Look at the story of Life is good. They say so much with their brand and have built a minor empire with their products being sold in 4500 retail stores, all 50 US states, and 30 countries worldwide.
They evoked emotion. It’s that simple. They created a brand that allowed consumers to make a statement about their outlook on the world in 3 simple words. They company itself has an amazing story of success and charity surrounding it, but looking at the branding alone is enough to make the point here.
3-Words vs Long-Form Singular Messaging
“Pork. The other white meat.” It has a ring to it and says what needs to be said. It’s memorable.
One might say that this 5-word slogan does everything that it needs to do. People quote it. They understand it. They probably think it every time they’re in the grocery store and they see the pork section.
The problem is that they don’t necessarily act upon it. Why? Because the message is inherently flawed by trying to promote a concept that doesn’t stick. By being “the other white meat,” they’re trying to position it as a healthier alternative to beef and a break from the monotony of chicken. They’re squeezing so much into the message but it simply doesn’t ring true. People do not consider pork a white meat despite the long-running campaign. They do not consider it healthy. They still buy plenty of chicken.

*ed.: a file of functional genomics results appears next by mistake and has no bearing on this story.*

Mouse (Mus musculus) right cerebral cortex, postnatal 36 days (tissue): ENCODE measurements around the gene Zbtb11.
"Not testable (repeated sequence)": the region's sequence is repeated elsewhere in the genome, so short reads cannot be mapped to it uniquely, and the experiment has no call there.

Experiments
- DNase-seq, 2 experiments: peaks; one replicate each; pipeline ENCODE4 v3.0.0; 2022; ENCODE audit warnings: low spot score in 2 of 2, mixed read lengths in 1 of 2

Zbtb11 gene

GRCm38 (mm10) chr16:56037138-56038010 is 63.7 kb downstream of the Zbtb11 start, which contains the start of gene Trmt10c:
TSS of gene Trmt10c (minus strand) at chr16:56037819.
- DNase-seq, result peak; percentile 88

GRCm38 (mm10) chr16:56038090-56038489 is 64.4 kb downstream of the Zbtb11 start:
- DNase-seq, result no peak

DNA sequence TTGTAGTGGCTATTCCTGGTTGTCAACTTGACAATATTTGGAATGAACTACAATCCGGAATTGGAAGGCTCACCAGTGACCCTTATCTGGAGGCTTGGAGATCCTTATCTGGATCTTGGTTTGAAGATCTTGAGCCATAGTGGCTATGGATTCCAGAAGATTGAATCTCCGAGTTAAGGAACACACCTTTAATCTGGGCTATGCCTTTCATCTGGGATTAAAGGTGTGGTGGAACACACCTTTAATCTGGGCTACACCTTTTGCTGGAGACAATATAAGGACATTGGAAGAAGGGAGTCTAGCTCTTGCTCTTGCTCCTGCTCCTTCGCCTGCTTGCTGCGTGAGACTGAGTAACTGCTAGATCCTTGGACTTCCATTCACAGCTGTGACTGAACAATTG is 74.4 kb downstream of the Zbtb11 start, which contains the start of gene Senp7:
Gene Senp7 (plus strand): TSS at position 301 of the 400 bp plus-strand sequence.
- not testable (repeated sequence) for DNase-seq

Pork has a failed slogan.
What would work better? There are a lot of good options, but I would be willing to bet if they went simple and put out a message that people would enjoy, that they would post on social media when they just got done eating some good pork, and that would ring true with what they’re wanting to say, they would increase sales. This isn’t a pitch for the pork industry to hire us as their ad firm. This one’s a gift.
Pork Tastes Better.
It doesn’t matter if people agree now. A slogan like that would, over time, have people starting to believe it. As simple as it is, if they would adopt it and promote it, more bacon would be sold, ham sandwiches would grow in popularity, and the McRib would have to be sold year-round by 2013.
As a side-effect, cardiologists would be in higher demand.